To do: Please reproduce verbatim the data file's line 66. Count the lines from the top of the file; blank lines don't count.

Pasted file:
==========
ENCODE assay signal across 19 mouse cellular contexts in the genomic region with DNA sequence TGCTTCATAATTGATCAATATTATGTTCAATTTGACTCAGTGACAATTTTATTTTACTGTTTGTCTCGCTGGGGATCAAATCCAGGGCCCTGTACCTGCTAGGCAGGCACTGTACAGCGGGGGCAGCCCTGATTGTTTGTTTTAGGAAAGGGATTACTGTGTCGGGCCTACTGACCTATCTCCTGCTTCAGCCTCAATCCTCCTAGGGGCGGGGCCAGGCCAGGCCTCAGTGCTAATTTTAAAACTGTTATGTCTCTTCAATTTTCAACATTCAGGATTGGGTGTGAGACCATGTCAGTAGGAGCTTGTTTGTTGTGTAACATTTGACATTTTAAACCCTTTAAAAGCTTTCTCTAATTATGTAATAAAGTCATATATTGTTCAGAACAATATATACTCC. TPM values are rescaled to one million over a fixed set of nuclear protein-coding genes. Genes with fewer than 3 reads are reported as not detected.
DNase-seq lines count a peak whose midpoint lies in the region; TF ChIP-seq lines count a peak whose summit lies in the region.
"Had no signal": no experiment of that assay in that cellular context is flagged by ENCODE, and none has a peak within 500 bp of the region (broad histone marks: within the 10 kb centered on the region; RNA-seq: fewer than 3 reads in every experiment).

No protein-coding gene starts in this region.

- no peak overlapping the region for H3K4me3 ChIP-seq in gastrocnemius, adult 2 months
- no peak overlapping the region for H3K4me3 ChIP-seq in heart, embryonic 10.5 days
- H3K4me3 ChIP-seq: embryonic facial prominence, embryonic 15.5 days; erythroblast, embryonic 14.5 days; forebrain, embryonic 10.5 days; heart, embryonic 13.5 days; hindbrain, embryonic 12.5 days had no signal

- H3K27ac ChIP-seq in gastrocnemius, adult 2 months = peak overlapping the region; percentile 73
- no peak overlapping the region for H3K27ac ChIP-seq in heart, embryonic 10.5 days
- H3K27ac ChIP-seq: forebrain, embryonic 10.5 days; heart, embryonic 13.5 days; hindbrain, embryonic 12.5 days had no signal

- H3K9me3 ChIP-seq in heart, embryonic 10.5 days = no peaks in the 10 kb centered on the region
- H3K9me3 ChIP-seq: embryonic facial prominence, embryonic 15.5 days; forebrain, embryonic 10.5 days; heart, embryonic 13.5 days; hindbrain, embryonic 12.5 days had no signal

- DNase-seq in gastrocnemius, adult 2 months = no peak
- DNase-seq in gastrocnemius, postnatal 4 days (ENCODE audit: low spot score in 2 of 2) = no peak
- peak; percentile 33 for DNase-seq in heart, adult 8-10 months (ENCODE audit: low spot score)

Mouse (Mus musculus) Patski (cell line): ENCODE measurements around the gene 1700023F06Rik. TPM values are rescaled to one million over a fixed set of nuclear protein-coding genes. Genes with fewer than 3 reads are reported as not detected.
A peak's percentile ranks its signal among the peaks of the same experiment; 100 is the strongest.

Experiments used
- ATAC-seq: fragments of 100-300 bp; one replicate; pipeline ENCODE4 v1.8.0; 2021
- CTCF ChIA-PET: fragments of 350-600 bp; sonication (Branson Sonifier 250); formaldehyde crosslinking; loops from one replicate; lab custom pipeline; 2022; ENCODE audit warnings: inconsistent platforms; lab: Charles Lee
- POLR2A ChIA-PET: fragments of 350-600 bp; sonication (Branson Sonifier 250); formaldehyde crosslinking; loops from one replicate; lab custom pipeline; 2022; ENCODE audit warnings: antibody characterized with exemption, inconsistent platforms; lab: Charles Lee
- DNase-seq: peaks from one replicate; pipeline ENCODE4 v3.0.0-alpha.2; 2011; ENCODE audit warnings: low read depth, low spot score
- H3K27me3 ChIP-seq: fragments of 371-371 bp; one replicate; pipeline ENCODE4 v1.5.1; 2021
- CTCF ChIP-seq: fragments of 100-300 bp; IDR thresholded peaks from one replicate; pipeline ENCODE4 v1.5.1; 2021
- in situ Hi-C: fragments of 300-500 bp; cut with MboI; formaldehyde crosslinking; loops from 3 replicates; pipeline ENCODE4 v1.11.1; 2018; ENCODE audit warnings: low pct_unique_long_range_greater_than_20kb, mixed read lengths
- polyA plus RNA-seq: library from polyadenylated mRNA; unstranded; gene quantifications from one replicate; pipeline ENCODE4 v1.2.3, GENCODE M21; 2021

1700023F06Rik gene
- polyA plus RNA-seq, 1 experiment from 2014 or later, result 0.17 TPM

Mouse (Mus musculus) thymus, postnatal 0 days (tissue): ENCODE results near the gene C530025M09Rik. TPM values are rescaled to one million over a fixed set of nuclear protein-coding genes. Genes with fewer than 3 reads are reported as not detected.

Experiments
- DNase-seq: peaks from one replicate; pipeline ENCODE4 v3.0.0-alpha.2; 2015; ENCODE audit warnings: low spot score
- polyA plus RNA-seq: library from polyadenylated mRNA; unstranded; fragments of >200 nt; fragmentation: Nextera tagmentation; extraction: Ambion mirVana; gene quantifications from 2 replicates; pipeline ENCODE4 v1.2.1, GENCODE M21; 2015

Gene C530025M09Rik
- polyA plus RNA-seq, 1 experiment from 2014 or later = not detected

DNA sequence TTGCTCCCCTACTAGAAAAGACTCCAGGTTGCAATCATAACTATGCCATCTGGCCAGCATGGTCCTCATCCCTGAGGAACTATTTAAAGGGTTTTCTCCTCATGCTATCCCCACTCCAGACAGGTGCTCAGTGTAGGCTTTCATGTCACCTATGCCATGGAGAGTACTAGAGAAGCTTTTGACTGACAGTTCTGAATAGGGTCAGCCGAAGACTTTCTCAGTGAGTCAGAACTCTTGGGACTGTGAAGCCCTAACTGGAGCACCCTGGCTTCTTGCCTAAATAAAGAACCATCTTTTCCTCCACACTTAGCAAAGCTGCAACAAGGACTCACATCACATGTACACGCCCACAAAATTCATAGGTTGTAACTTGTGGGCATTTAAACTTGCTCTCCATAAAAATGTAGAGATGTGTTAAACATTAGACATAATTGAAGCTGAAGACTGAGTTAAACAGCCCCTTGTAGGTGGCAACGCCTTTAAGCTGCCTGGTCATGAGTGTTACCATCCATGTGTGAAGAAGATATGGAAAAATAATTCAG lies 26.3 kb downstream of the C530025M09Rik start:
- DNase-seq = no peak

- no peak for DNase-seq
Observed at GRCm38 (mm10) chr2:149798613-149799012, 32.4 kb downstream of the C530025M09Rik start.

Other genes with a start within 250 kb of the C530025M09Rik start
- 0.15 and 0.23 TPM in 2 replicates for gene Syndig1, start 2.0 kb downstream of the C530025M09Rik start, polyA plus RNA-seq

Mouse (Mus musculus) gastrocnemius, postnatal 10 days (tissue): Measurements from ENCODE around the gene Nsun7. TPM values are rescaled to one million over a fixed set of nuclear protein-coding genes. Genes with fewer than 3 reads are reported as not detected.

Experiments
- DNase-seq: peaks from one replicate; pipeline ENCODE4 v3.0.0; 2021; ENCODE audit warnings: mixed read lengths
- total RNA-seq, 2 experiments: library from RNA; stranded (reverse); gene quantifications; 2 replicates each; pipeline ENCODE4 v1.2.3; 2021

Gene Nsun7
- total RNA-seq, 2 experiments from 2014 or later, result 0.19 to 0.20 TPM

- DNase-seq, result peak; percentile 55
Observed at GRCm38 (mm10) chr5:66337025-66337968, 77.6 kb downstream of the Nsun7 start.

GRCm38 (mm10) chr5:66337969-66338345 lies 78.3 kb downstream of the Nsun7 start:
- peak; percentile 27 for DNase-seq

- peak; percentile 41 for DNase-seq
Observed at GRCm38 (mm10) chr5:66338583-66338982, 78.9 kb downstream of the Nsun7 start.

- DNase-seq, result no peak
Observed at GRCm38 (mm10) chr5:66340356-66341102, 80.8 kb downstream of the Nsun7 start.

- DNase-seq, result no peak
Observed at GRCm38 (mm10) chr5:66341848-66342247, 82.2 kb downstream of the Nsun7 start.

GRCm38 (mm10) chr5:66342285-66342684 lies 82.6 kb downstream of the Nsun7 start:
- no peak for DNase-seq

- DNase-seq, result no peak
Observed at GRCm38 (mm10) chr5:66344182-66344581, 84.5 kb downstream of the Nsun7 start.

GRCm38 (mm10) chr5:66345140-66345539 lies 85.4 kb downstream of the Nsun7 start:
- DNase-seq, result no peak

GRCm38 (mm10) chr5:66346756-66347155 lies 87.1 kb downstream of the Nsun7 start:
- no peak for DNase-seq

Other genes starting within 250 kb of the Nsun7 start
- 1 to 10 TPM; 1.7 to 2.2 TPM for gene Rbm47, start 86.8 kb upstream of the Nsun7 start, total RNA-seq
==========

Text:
- 1 to 10 TPM; 1.7 to 2.2 TPM for gene Rbm47, start 86.8 kb upstream of the Nsun7 start, total RNA-seq